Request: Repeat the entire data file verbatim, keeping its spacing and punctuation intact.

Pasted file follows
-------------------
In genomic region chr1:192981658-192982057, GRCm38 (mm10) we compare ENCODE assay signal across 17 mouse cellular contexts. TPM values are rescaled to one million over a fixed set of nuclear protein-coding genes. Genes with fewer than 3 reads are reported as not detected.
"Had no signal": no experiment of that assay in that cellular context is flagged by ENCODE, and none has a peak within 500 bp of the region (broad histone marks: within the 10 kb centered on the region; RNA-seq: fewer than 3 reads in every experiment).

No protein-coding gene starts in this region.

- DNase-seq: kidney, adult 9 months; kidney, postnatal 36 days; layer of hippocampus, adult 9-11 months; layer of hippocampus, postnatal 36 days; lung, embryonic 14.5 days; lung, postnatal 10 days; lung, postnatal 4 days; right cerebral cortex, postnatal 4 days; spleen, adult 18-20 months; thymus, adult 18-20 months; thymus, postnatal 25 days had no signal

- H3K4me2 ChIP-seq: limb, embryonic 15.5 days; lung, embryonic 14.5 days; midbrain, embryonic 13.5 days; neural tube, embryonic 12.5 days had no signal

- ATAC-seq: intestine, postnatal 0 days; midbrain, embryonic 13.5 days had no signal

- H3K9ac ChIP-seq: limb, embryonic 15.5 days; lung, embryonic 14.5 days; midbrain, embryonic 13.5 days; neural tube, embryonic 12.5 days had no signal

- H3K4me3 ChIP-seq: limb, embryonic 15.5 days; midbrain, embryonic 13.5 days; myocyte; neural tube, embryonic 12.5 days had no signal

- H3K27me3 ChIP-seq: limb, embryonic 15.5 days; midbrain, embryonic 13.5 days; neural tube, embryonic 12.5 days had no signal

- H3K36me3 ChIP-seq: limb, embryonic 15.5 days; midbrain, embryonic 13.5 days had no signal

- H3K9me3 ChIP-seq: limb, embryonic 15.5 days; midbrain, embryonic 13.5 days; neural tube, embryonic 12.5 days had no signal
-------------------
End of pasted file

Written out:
In genomic region chr1:192981658-192982057, GRCm38 (mm10) we compare ENCODE assay signal across 17 mouse cellular contexts. TPM values are rescaled to one million over a fixed set of nuclear protein-coding genes. Genes with fewer than 3 reads are reported as not detected.
"Had no signal": no experiment of that assay in that cellular context is flagged by ENCODE, and none has a peak within 500 bp of the region (broad histone marks: within the 10 kb centered on the region; RNA-seq: fewer than 3 reads in every experiment).

No protein-coding gene starts in this region.

- DNase-seq: kidney, adult 9 months; kidney, postnatal 36 days; layer of hippocampus, adult 9-11 months; layer of hippocampus, postnatal 36 days; lung, embryonic 14.5 days; lung, postnatal 10 days; lung, postnatal 4 days; right cerebral cortex, postnatal 4 days; spleen, adult 18-20 months; thymus, adult 18-20 months; thymus, postnatal 25 days had no signal

- H3K4me2 ChIP-seq: limb, embryonic 15.5 days; lung, embryonic 14.5 days; midbrain, embryonic 13.5 days; neural tube, embryonic 12.5 days had no signal

- ATAC-seq: intestine, postnatal 0 days; midbrain, embryonic 13.5 days had no signal

- H3K9ac ChIP-seq: limb, embryonic 15.5 days; lung, embryonic 14.5 days; midbrain, embryonic 13.5 days; neural tube, embryonic 12.5 days had no signal

- H3K4me3 ChIP-seq: limb, embryonic 15.5 days; midbrain, embryonic 13.5 days; myocyte; neural tube, embryonic 12.5 days had no signal

- H3K27me3 ChIP-seq: limb, embryonic 15.5 days; midbrain, embryonic 13.5 days; neural tube, embryonic 12.5 days had no signal

- H3K36me3 ChIP-seq: limb, embryonic 15.5 days; midbrain, embryonic 13.5 days had no signal

- H3K9me3 ChIP-seq: limb, embryonic 15.5 days; midbrain, embryonic 13.5 days; neural tube, embryonic 12.5 days had no signal